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|Anne Ginger||Karnac Books||ePub|
The purpose of psychotherapy is not obviously to change the events themselves, but rather to change one’s perspective on them. It does not transform objectively either the past, or even the present, but makes a subjective “re-vision” of both possible. One then does not see the glass as being half-empty anymore, but rather half-full. (cf. “reframing” in NLP, “cognitive restructu ring” in TCC, the life scenario in TA, the “counter-enhancements” in motivational psychology, etc.).
Let us now suggest you go for a short walk, randomly, in the garden of your daily life, with a new way of looking at everything, without any a priori, in order to discover new facets of our familiar settings, or of some of our preconceptions—that are sometimes “introjected” without further questioning (S. Ginger, 2006a).
In order to look after one’s garden, one should undoubtedly uproot the weeds and get rid of the rocks and stones invading the flower-beds.
The problem is that those weeds keep on growing back up tirelessly. However hard one tries to remove the stones, there are always some left: the more we dig, the more there seem to be, the soil is chock full of them.See All Chapters
|Sean M. Burke||O'Reilly Media||ePub|
Much of the interesting data of the Web is accessible only through HTML forms. This chapter shows you how to write programs to submit form data and get the resulting page. In covering this unavoidably complex topic, we consider packing form data into GET and POST requests, how each type of HTML form element produces form data, and how to automate the process of submitting form data and processing the responses.
The basic model for the Web is that the typical item is a "document" with a known URL, and when you want to access it (whether it's the Rhoda episode guide, or the front page of today's Boston Globe), you just get it, no questions asked. Even when there are cookies or HTTP authentication involved, these are basically just addenda to the process of requesting the known URL from the appropriate server. But some web resources require parameters beyond just their URL, parameters that are generally fed in by the user through HTML forms, and that the browser then sends either as dynamic parts of a URL (in the case of a GET request) or as content of a POST request.See All Chapters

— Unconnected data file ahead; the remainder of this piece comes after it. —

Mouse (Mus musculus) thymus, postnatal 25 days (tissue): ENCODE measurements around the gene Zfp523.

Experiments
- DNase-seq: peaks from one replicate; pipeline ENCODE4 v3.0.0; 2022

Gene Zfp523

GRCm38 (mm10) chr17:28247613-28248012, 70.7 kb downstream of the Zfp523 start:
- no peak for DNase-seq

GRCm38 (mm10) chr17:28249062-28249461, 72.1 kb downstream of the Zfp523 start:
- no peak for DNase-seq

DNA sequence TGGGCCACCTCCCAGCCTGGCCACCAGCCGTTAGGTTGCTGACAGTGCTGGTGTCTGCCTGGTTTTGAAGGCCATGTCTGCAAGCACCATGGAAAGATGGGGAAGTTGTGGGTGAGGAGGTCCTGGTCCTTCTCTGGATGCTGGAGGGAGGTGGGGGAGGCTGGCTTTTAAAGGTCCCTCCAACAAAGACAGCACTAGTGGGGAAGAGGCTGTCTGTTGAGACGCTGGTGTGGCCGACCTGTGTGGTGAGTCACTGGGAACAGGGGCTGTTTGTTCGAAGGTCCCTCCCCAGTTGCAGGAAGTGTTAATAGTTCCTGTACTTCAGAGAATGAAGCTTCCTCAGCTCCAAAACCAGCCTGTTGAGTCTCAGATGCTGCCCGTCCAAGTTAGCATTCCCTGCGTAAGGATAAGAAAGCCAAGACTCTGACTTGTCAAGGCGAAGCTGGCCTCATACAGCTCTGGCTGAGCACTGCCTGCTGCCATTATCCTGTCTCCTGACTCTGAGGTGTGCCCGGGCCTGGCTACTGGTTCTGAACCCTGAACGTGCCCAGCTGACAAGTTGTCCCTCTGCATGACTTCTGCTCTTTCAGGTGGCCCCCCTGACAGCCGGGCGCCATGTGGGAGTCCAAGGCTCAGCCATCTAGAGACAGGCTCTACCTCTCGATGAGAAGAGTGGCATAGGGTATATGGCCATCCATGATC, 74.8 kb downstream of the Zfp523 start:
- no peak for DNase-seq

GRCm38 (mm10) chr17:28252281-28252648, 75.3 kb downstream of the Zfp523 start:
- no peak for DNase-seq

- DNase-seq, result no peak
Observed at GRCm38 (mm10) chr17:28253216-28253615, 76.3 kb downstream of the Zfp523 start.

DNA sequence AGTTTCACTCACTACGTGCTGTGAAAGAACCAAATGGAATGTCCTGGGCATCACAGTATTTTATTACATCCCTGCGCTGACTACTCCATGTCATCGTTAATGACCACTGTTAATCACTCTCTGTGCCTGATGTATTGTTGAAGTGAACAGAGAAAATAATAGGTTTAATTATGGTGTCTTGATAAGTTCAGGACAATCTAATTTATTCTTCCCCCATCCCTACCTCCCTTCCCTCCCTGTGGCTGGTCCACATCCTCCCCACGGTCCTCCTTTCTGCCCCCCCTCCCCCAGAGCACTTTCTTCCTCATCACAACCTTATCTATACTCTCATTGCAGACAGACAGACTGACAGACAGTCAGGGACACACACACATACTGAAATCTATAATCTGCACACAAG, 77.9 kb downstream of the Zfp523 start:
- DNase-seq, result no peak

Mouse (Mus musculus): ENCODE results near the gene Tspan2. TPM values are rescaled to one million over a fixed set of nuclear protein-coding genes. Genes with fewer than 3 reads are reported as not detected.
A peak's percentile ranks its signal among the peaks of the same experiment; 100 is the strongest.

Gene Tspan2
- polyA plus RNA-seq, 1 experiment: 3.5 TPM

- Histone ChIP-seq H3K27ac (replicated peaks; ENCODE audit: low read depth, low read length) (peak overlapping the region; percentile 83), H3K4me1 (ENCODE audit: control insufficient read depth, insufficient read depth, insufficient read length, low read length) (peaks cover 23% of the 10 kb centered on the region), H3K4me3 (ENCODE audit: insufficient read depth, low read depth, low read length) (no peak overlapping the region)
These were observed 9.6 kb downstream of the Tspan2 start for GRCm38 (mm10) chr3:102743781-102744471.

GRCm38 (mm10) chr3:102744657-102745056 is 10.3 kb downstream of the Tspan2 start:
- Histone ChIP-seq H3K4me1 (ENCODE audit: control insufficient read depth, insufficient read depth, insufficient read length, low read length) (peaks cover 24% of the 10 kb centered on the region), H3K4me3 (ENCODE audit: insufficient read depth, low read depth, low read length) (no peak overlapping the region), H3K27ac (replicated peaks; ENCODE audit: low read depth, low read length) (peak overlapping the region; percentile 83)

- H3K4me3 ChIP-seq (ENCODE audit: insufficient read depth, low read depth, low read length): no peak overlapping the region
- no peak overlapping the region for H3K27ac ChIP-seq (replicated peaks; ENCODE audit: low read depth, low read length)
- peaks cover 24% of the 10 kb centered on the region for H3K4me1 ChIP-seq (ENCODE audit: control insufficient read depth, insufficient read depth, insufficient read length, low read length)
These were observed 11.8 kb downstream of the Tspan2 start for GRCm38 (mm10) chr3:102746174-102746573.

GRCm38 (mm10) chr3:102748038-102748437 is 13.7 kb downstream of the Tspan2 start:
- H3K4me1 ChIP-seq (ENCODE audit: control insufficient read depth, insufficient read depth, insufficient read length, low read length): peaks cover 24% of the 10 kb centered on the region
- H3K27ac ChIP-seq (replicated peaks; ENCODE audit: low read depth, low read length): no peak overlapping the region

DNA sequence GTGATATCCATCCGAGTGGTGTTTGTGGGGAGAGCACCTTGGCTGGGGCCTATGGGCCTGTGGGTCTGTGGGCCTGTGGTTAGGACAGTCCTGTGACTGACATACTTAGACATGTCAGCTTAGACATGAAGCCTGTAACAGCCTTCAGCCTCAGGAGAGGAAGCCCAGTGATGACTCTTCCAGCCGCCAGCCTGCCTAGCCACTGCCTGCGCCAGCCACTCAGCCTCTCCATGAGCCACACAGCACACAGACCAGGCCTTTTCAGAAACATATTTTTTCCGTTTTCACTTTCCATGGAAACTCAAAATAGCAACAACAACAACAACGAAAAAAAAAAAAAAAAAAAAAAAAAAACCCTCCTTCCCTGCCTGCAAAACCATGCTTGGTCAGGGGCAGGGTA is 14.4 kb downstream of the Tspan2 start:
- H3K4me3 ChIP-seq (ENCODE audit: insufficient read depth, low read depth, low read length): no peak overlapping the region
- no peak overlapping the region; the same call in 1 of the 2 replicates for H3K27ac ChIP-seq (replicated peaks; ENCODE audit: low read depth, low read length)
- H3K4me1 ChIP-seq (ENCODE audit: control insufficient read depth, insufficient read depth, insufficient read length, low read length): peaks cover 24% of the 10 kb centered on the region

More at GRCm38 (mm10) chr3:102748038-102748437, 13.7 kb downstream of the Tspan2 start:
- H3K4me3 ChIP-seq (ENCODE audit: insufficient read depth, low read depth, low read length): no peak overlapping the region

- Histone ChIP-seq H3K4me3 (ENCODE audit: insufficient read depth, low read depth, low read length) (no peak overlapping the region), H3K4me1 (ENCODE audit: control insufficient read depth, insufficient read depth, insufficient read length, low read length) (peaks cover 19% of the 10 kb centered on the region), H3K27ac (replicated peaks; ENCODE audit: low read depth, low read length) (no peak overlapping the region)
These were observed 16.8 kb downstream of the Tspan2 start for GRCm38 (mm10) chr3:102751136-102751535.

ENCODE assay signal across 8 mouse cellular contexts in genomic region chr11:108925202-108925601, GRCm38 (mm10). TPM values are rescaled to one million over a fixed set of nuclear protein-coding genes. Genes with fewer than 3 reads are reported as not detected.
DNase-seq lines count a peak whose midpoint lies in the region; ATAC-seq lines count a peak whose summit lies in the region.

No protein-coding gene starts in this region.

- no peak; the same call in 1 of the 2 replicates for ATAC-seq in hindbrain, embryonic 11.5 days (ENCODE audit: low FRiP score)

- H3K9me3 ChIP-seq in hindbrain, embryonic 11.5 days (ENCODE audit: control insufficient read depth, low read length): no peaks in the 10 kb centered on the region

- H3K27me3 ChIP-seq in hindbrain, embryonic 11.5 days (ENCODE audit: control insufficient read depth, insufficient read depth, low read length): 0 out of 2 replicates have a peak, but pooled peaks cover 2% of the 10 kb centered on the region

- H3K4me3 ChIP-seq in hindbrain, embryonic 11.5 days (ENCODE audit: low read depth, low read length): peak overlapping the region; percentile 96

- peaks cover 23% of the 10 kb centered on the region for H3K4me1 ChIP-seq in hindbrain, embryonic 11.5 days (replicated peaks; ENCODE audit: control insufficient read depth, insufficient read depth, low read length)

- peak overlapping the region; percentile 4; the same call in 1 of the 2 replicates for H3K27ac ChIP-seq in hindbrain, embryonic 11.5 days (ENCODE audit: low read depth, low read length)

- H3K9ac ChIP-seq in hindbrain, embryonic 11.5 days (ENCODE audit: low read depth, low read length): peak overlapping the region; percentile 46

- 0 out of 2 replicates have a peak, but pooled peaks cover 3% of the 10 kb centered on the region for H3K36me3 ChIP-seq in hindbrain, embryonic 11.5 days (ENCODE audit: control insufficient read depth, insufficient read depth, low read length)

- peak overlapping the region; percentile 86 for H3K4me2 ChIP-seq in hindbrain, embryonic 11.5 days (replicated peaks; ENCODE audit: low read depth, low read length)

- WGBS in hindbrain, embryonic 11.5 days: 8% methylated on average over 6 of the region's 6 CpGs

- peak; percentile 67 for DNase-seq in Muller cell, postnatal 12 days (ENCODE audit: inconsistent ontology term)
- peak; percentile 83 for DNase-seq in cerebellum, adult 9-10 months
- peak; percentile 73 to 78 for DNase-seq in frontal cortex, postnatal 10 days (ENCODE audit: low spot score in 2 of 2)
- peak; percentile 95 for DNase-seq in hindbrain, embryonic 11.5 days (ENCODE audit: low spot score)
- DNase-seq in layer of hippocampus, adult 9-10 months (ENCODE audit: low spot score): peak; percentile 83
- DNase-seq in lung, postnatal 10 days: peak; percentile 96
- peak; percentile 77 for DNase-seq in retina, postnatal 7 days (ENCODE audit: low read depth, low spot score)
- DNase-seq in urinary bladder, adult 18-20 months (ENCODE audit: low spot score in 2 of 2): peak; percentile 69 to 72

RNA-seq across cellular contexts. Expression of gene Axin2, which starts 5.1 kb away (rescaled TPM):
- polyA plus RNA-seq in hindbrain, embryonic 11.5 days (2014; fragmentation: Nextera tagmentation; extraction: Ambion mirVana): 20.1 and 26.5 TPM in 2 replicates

|Grovier, Kelly||Carcanet Press Ltd.|
|Cuno Pfister||Maker Media, Inc||ePub|
Moreover, the main message of this book is that HTTP is not black magic and requires neither high-powered computers nor huge, complex web frameworks. Using the
To send a sample to Pachube, you can use the code in Example8-1.
This example starts in the same way as
|Michael Snoyman||O'Reilly Media||ePub|
If we look at Yesod as a model-view-controller framework, routing and handlers make up the controller. For contrast, let’s describe two other routing approaches used in other web development environments:
Dispatch based on filename. This is how PHP and ASP work, for example.
Have a centralized routing function that parses routes based on regular expressions. Django and Rails follow this approach.
Yesod is closer in principle to the latter technique. Even so, there are significant differences. Instead of using regular expressions, Yesod matches on pieces of a route. Instead of having a one-way route-to-handler mapping, Yesod has an intermediate data type (called the route or type-safe URL data type) and creates two-way conversion functions.
Coding this more advanced system manually is tedious and error prone. Therefore, Yesod defines a domain-specific language (DSL) for specifying routes, and provides Template Haskell functions to convert this DSL to Haskell code. This chapter will explain the syntax of the routing declarations, give you a glimpse of what code is generated for you, and explain the interaction between routing and handler functions.See All Chapters
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